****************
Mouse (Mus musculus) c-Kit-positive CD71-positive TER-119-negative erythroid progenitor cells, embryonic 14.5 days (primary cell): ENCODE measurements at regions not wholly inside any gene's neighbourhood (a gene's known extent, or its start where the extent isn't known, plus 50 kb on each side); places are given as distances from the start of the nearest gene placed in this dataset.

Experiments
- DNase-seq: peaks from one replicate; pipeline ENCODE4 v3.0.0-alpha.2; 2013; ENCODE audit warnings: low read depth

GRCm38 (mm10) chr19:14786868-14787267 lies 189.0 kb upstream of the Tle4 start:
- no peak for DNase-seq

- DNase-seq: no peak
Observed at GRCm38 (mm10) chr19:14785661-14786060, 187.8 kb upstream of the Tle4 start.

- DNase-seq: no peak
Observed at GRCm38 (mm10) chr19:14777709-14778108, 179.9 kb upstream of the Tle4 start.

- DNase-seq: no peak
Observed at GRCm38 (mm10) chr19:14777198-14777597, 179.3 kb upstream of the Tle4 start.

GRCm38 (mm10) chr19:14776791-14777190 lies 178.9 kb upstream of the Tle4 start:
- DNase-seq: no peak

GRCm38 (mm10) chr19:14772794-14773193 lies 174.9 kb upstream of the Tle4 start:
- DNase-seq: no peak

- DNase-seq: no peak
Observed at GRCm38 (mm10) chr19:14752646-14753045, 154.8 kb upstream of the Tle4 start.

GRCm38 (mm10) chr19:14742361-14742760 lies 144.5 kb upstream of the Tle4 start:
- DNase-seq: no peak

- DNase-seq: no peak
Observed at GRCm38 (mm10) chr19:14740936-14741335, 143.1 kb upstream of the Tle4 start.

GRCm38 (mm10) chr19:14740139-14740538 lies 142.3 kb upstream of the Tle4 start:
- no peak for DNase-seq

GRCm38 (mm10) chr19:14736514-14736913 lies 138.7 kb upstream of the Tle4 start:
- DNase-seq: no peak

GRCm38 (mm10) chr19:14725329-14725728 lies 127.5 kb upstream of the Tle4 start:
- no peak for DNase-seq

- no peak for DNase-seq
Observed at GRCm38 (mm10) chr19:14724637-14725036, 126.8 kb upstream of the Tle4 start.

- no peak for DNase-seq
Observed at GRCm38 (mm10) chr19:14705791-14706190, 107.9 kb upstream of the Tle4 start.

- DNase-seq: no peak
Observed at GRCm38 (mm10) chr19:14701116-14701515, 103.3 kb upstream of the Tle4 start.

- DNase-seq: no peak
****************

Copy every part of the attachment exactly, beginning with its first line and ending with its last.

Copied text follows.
Mouse (Mus musculus) c-Kit-positive CD71-positive TER-119-negative erythroid progenitor cells, embryonic 14.5 days (primary cell): ENCODE measurements at regions not wholly inside any gene's neighbourhood (a gene's known extent, or its start where the extent isn't known, plus 50 kb on each side); places are given as distances from the start of the nearest gene placed in this dataset.

Experiments
- DNase-seq: peaks from one replicate; pipeline ENCODE4 v3.0.0-alpha.2; 2013; ENCODE audit warnings: low read depth

GRCm38 (mm10) chr19:14786868-14787267 lies 189.0 kb upstream of the Tle4 start:
- no peak for DNase-seq

- DNase-seq: no peak
Observed at GRCm38 (mm10) chr19:14785661-14786060, 187.8 kb upstream of the Tle4 start.

- DNase-seq: no peak
Observed at GRCm38 (mm10) chr19:14777709-14778108, 179.9 kb upstream of the Tle4 start.

- DNase-seq: no peak
Observed at GRCm38 (mm10) chr19:14777198-14777597, 179.3 kb upstream of the Tle4 start.

GRCm38 (mm10) chr19:14776791-14777190 lies 178.9 kb upstream of the Tle4 start:
- DNase-seq: no peak

GRCm38 (mm10) chr19:14772794-14773193 lies 174.9 kb upstream of the Tle4 start:
- DNase-seq: no peak

- DNase-seq: no peak
Observed at GRCm38 (mm10) chr19:14752646-14753045, 154.8 kb upstream of the Tle4 start.

GRCm38 (mm10) chr19:14742361-14742760 lies 144.5 kb upstream of the Tle4 start:
- DNase-seq: no peak

- DNase-seq: no peak
Observed at GRCm38 (mm10) chr19:14740936-14741335, 143.1 kb upstream of the Tle4 start.

GRCm38 (mm10) chr19:14740139-14740538 lies 142.3 kb upstream of the Tle4 start:
- no peak for DNase-seq

GRCm38 (mm10) chr19:14736514-14736913 lies 138.7 kb upstream of the Tle4 start:
- DNase-seq: no peak

GRCm38 (mm10) chr19:14725329-14725728 lies 127.5 kb upstream of the Tle4 start:
- no peak for DNase-seq

- no peak for DNase-seq
Observed at GRCm38 (mm10) chr19:14724637-14725036, 126.8 kb upstream of the Tle4 start.

- no peak for DNase-seq
Observed at GRCm38 (mm10) chr19:14705791-14706190, 107.9 kb upstream of the Tle4 start.

- DNase-seq: no peak
Observed at GRCm38 (mm10) chr19:14701116-14701515, 103.3 kb upstream of the Tle4 start.

- DNase-seq: no peak